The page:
Philtata Press, $3.99
Historical Erotica, 2015
Lily Reynard’s Bride of the Barbarian Princes is a collection of three shorter stories published earlier: Taken by the Barbarian Princes, Claimed by the Barbarian Princes, and Loved by the Barbarian Princes. Yes, people, we have one heroine who gets to be the lucky bride of two “barbarian” brothers. In this case, the barbie brothers are actually royalty, so don’t worry people, there are no odious poor men in this one.
Our heroine Aelia Marcella and her mother live on the mercy of her uncle after the death of her father, and the man is determined to marry Aelia off to an odious scum Gaius Petronius Turpilianus in order to further his standing with the emperor. However, Aelia detests him – that man tries to rape her maid in front of everyone, how vulgar – and isn’t too sad when Ateas, the prince of Skatha and a member of General Vespasian, show up with his men to interrupt the wedding preparations. You see, the city has fallen, and now, enemy troops are on the way to come pillage and plunder as well as rape.
Ateas and his brother Palakus like what they see in Aelia. In fact, they’d like her to marry one of them, although it’s pretty clear that they both expect to go on the honeymoon with her. A bargain was struck: she’d go with them if they will escort her family safely to their kin at the next city. Her husband-to-be is like hell no, but who cares what he thinks when she now has two big, strong men to paw and protect her. Oh, and these two men are gentlemen: they keep her father’s books safe and they’d like her full consent before they teach her how to multitask on two men, preferably after one of them has made her his wife. Aren’t they sweet?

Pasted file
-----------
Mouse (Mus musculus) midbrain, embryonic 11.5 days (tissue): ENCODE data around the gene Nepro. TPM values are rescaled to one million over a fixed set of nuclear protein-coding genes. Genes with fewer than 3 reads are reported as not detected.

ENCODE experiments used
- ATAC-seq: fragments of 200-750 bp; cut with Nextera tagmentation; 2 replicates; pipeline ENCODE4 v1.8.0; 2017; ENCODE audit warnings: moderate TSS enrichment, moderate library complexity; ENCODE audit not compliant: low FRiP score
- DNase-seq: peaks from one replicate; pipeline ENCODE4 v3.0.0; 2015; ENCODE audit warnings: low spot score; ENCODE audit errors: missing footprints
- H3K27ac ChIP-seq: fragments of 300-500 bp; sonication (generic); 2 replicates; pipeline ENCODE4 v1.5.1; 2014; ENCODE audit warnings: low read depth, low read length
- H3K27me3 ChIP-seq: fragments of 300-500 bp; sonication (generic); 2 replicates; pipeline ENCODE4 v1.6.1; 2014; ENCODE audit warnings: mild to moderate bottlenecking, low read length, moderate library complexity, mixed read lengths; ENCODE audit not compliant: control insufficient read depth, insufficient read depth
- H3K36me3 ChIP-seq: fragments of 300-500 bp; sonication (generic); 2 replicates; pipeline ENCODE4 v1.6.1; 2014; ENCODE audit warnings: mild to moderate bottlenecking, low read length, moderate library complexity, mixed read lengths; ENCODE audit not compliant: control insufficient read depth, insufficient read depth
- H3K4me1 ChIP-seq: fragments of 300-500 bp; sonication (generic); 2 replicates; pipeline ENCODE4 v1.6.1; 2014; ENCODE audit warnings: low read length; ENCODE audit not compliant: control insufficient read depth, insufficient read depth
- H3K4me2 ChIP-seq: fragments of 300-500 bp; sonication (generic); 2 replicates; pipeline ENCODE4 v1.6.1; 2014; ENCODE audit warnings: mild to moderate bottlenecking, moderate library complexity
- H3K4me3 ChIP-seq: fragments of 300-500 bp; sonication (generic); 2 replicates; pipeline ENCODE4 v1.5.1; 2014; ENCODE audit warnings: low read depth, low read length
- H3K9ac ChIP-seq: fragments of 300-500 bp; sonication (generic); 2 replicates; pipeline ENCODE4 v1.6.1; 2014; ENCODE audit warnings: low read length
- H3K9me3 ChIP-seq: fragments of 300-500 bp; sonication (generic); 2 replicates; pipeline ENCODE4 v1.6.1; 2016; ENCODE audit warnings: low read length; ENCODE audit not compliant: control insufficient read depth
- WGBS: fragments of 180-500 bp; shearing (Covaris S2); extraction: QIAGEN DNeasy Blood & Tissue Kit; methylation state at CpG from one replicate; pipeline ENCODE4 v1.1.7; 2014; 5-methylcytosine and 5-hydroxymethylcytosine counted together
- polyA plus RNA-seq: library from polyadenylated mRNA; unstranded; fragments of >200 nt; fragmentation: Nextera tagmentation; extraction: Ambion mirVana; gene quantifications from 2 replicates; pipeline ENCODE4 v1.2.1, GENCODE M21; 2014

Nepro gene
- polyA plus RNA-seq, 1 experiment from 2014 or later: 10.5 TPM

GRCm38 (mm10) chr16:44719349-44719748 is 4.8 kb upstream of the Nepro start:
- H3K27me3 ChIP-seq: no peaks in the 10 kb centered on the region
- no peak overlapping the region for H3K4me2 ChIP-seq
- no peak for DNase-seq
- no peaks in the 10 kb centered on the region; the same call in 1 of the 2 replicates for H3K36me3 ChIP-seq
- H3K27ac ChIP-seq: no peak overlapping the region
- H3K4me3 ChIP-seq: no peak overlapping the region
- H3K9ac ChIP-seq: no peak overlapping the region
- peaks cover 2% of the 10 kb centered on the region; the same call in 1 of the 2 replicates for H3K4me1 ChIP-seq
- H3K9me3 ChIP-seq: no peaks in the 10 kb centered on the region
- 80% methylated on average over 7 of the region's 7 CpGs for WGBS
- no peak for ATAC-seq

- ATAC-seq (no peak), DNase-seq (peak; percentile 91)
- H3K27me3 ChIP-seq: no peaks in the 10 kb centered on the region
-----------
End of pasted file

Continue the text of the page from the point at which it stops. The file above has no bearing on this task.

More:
And… that’s my issue with this whole collection. The guys are sweet. The synopsis and packaging all led me to believe that this is a naughty story. After all, one guy is already a handful for a heroine, if we are going to put another guy into the picture, it’d better be because there are going to be double the number and explicitness of sex scenes. But no, nothing really naughty happens until Claimed by the Barbarian Princes, and even then, to the very last page the raunchy goodness factor isn’t even close to being explicit enough to raise the room temperature even a little. I was initially hoping for some guilty pleasure kind of fun, with alpha men going all “Me boss, you our woman!” to the heroine, but I get instead two very nice guys who announce early on that their mother raised them right and so, they don’t boss women around, much less rape them. They even pause in the middle of getting frisky to ask Marcella to marry them!
The inevitable double motor-boating takes place only in the third installment, and even then… well, let’s just say things could have been a bit more detailed, hotter perhaps.
Bride of the Barbarian Princes is not going to be mistaken for an old school Bertrice Small-ish or Virginia Henley-ish read, alas. Even then, when I look for other reasons to enjoy this one, I find myself befuddled by the sanitized and politically correct portrayal of the two guys; they come off more like modern day guys than marauding soldiers of the first century. It depends in the end on what the reader is looking for, I guess. Me, I just don’t see the point of having two guys – barbarian guys at that – in a story if they weren’t going to behave like barbarians or use what is between their legs more often.